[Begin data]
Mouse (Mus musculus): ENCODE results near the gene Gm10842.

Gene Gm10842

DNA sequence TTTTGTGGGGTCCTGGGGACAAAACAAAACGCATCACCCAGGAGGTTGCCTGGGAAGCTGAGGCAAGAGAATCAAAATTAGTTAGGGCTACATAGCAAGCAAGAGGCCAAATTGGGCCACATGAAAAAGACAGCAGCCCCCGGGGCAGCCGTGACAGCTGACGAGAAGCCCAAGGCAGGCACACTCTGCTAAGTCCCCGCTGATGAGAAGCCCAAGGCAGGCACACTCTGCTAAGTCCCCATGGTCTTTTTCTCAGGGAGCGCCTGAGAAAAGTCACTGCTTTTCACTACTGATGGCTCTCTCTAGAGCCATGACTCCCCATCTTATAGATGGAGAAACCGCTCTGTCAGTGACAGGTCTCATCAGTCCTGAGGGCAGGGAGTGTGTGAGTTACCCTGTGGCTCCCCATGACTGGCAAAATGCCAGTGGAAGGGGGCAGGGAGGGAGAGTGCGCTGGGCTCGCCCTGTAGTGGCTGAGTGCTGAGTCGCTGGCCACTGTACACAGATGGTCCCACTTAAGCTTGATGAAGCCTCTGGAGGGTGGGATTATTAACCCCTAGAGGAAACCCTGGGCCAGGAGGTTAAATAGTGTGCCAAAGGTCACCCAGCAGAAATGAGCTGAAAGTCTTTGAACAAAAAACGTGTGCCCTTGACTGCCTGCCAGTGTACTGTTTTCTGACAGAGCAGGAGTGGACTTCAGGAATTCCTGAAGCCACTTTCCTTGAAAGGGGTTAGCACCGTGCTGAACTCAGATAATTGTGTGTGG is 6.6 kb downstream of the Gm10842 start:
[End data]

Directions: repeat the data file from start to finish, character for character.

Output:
Mouse (Mus musculus): ENCODE results near the gene Gm10842.

Gene Gm10842

DNA sequence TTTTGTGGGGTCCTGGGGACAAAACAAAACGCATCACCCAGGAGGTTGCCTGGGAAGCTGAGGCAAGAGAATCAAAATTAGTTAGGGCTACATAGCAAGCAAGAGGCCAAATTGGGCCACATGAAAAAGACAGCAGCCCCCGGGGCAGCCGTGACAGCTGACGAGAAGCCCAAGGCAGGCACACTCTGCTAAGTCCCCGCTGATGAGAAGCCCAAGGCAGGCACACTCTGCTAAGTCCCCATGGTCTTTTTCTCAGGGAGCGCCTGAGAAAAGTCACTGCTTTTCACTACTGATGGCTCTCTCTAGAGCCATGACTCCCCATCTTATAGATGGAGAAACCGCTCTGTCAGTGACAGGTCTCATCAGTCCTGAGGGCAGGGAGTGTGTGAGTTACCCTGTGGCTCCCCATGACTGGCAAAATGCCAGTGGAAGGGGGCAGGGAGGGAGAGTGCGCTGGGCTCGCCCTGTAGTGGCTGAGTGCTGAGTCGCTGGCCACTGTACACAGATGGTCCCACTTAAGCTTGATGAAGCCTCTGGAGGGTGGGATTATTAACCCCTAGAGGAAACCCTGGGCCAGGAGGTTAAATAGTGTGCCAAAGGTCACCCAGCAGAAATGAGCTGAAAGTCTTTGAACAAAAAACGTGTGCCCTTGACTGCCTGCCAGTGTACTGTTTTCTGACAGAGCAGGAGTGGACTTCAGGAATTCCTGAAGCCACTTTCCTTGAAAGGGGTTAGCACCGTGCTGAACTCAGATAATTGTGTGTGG is 6.6 kb downstream of the Gm10842 start: